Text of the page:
Devin Payne had gone years without health insurance – having little need and not much money to pay for it. Then Payne, who had a wife and four children, realized she could no longer live as a man. The next step was gender reassignment surgery. For that, Payne, who is now 44, said she needed health coverage. “It is not a simple, easy, magical surgery,” said Payne. “Trying to do this without insurance is a big risk."

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Older Parkinson's Patients No Higher Risk for DBS

August 26, 2014 11:47 am | Comments

Implantating deep brain stimulation (DBS) devices poses no greater risk of complications to older patients than it does to younger patients with Parkinson's disease, researchers at Duke Medicine report. The findings, published Aug. 25 in the journal JAMA Neurology, ease concerns that patients older than 75 are poorer candidates for DBS because they may be prone to bleeding, infections or other complications that can arise after surgeries.

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Study: Knee Surgery Not Needed for Mild Osteoarthritis

August 26, 2014 11:30 am | Comments

Their study, published in the Canadian Medical Association Journal (CMAJ) today, says middle-aged or older patients with mild or no osteoarthritis of the knee may not benefit from the procedure of arthroscopic knee surgery. Doctors need to be carefully weighing the costs and benefits when deciding who should undergo such surgery, says Dr. Moin Khan, principal investigator for the study.

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Robot-Assisted Prostate Cancer Removal Surgery Growing in US

August 26, 2014 11:19 am | Comments

A new study reveals that the U.S. has experienced widespread adoption of robot-assisted prostate removal surgery to treat prostate cancer in recent years. The BJU International study also found that while such surgeries are more expensive than traditional surgeries, their costs are decreasing over time.

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Nasal Cell Transplant Leads to Snotty Spine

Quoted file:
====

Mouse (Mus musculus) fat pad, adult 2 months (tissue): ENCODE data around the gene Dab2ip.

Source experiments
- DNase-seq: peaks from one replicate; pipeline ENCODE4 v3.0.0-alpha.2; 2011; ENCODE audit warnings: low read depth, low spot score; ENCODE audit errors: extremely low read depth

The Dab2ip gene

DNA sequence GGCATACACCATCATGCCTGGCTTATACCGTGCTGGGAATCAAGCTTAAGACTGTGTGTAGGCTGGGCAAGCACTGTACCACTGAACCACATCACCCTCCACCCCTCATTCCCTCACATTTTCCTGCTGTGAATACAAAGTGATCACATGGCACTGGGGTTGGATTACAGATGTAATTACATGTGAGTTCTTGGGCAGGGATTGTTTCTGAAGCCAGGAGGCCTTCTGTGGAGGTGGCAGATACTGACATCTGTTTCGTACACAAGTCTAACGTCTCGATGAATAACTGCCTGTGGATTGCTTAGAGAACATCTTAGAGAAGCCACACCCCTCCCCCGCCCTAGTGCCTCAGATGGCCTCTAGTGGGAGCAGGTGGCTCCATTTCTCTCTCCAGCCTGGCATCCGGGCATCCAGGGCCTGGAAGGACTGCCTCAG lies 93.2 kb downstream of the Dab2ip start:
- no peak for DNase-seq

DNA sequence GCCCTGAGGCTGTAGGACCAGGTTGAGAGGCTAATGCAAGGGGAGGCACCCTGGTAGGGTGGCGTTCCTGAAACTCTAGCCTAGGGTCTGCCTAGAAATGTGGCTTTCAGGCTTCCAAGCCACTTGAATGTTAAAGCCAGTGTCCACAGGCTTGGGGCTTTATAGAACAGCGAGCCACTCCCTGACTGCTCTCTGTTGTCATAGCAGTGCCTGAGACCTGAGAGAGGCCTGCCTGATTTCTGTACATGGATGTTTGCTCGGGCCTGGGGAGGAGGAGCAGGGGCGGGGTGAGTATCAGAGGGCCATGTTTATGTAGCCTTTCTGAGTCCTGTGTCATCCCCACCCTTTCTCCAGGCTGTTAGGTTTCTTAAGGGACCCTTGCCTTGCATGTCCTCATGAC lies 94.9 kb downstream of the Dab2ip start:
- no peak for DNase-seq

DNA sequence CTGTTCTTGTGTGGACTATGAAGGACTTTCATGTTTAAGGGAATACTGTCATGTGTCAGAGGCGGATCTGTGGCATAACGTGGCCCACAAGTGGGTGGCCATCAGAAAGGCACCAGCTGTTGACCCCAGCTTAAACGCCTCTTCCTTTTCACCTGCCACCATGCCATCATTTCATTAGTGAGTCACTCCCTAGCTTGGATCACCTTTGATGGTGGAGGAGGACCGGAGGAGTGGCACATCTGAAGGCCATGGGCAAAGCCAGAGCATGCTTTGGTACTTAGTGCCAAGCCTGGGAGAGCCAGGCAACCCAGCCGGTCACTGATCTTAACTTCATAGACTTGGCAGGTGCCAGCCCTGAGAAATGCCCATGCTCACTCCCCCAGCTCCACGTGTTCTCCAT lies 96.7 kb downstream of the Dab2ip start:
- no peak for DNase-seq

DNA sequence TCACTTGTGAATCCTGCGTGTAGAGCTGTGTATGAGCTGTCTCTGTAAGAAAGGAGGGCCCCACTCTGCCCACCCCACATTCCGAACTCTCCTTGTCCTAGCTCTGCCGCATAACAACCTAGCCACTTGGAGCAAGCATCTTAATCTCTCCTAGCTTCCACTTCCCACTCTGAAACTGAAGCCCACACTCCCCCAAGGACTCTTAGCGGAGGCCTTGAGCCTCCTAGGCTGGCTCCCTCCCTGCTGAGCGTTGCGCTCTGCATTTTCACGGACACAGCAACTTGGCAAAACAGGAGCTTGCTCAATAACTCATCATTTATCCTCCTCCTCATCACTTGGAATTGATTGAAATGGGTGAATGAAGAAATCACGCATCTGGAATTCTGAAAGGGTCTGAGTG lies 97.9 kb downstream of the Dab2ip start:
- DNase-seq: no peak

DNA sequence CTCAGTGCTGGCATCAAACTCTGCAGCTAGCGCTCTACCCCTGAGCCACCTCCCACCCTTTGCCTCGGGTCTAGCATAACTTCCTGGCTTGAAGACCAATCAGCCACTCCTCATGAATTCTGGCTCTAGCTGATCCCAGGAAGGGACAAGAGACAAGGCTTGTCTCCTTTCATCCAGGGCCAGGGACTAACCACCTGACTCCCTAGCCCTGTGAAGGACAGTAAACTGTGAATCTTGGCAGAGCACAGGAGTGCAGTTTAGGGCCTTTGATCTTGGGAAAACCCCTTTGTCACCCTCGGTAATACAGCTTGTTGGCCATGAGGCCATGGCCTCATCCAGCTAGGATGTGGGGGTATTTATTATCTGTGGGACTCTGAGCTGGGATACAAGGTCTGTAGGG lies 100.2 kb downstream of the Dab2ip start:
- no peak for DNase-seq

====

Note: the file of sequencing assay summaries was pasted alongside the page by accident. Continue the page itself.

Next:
August 25, 2014 12:08 pm | Comments

Surgeons removed cysts layered with actual snot from a 29-year-old woman's back 8 years after transplanting nasal stem cells into her spinal injury, neurosurgeon Brian Dlouhy, MD, of the University of Iowa in Iowa City, and colleagues reported.

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Men ‘Humiliated’ After Doctor Posted Photos After Plastic Surgery

August 25, 2014 11:52 am | Comments

Two fashion photographers say their plastic surgeon turned the lens on them when they were just vulnerable patients, then put the post-op pics online for all to see, according to a lawsuit, reported the New York Post.  Shutterbug James Moritz and his partner, Doug Hill, went under the knife of the Upper East Side’s Dr. Douglas Steinbrech in 2012 to improve their “appearance, self-esteem and confidence,” they say in an $18 million lawsuit.

Carolina Panthers' Star's Son Facing Third Surgery in 22 Months

August 25, 2014 11:35 am | Comments

T.J. Olsen has dealt with more health complications during his first 22 months than most adults will in their entire lives. The son of Panthers tight end Greg Olsen faces another big battle this week. T.J., who was born with hypoplastic left heart syndrome, a severe congenital heart defect, will undergo his third and final open-heart surgery Monday. The first procedure was just two days after his birth, and the second was last summer.

Heart Surgery Can Increase Depression Risk

August 25, 2014 11:24 am | Comments

No one knows what led Robin Williams to kill himself. It wasn’t just one thing, but likely a fatal stew of lingering alcohol and drug addiction, depression, being middle-aged and male, and the prospect of facing Parkinson’s disease. Rarely mentioned, though, is the open-heart surgery he’d undergone five years ago.